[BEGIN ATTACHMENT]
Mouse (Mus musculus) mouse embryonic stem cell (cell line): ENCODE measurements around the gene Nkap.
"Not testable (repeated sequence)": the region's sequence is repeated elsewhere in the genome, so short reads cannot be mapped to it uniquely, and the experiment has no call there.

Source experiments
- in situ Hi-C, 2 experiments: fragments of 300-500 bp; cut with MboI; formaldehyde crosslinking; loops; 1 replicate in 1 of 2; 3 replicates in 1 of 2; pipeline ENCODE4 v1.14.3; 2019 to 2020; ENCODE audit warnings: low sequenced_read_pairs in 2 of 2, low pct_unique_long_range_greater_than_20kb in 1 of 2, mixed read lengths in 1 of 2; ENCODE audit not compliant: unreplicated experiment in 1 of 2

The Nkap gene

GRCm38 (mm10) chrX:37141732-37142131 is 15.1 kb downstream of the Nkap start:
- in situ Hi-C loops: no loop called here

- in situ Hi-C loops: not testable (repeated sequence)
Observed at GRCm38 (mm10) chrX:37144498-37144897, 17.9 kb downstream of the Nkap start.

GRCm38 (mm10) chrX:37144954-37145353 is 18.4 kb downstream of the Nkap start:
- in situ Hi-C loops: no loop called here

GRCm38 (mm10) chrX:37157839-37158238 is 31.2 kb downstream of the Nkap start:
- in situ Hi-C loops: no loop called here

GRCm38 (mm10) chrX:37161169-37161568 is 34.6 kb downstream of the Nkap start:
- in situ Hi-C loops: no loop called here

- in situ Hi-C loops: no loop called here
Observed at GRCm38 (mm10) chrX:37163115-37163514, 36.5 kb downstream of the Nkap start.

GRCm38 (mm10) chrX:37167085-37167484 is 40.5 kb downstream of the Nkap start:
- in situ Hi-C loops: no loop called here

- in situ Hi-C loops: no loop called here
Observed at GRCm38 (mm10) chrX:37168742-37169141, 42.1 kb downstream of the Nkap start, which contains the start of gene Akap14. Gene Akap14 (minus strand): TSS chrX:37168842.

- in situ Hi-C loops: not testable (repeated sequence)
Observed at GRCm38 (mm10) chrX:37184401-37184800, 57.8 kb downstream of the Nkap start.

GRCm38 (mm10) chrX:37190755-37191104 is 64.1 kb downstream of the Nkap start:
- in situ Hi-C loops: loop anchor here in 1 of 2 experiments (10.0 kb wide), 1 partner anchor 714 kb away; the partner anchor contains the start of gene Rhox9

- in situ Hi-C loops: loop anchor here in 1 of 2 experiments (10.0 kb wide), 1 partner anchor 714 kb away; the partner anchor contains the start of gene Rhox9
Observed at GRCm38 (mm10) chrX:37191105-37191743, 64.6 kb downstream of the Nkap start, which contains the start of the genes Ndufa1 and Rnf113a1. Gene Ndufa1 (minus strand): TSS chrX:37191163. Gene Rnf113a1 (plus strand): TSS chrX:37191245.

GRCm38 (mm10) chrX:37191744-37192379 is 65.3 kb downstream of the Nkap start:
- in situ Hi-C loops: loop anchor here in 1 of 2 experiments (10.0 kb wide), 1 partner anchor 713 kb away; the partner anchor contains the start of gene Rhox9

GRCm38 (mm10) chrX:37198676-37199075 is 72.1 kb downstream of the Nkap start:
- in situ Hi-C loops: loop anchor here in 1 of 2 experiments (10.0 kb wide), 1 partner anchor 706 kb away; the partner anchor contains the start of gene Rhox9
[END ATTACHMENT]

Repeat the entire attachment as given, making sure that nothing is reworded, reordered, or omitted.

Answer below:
Mouse (Mus musculus) mouse embryonic stem cell (cell line): ENCODE measurements around the gene Nkap.
"Not testable (repeated sequence)": the region's sequence is repeated elsewhere in the genome, so short reads cannot be mapped to it uniquely, and the experiment has no call there.

Source experiments
- in situ Hi-C, 2 experiments: fragments of 300-500 bp; cut with MboI; formaldehyde crosslinking; loops; 1 replicate in 1 of 2; 3 replicates in 1 of 2; pipeline ENCODE4 v1.14.3; 2019 to 2020; ENCODE audit warnings: low sequenced_read_pairs in 2 of 2, low pct_unique_long_range_greater_than_20kb in 1 of 2, mixed read lengths in 1 of 2; ENCODE audit not compliant: unreplicated experiment in 1 of 2

The Nkap gene

GRCm38 (mm10) chrX:37141732-37142131 is 15.1 kb downstream of the Nkap start:
- in situ Hi-C loops: no loop called here

- in situ Hi-C loops: not testable (repeated sequence)
Observed at GRCm38 (mm10) chrX:37144498-37144897, 17.9 kb downstream of the Nkap start.

GRCm38 (mm10) chrX:37144954-37145353 is 18.4 kb downstream of the Nkap start:
- in situ Hi-C loops: no loop called here

GRCm38 (mm10) chrX:37157839-37158238 is 31.2 kb downstream of the Nkap start:
- in situ Hi-C loops: no loop called here

GRCm38 (mm10) chrX:37161169-37161568 is 34.6 kb downstream of the Nkap start:
- in situ Hi-C loops: no loop called here

- in situ Hi-C loops: no loop called here
Observed at GRCm38 (mm10) chrX:37163115-37163514, 36.5 kb downstream of the Nkap start.

GRCm38 (mm10) chrX:37167085-37167484 is 40.5 kb downstream of the Nkap start:
- in situ Hi-C loops: no loop called here

- in situ Hi-C loops: no loop called here
Observed at GRCm38 (mm10) chrX:37168742-37169141, 42.1 kb downstream of the Nkap start, which contains the start of gene Akap14. Gene Akap14 (minus strand): TSS chrX:37168842.

- in situ Hi-C loops: not testable (repeated sequence)
Observed at GRCm38 (mm10) chrX:37184401-37184800, 57.8 kb downstream of the Nkap start.

GRCm38 (mm10) chrX:37190755-37191104 is 64.1 kb downstream of the Nkap start:
- in situ Hi-C loops: loop anchor here in 1 of 2 experiments (10.0 kb wide), 1 partner anchor 714 kb away; the partner anchor contains the start of gene Rhox9

- in situ Hi-C loops: loop anchor here in 1 of 2 experiments (10.0 kb wide), 1 partner anchor 714 kb away; the partner anchor contains the start of gene Rhox9
Observed at GRCm38 (mm10) chrX:37191105-37191743, 64.6 kb downstream of the Nkap start, which contains the start of the genes Ndufa1 and Rnf113a1. Gene Ndufa1 (minus strand): TSS chrX:37191163. Gene Rnf113a1 (plus strand): TSS chrX:37191245.

GRCm38 (mm10) chrX:37191744-37192379 is 65.3 kb downstream of the Nkap start:
- in situ Hi-C loops: loop anchor here in 1 of 2 experiments (10.0 kb wide), 1 partner anchor 713 kb away; the partner anchor contains the start of gene Rhox9

GRCm38 (mm10) chrX:37198676-37199075 is 72.1 kb downstream of the Nkap start:
- in situ Hi-C loops: loop anchor here in 1 of 2 experiments (10.0 kb wide), 1 partner anchor 706 kb away; the partner anchor contains the start of gene Rhox9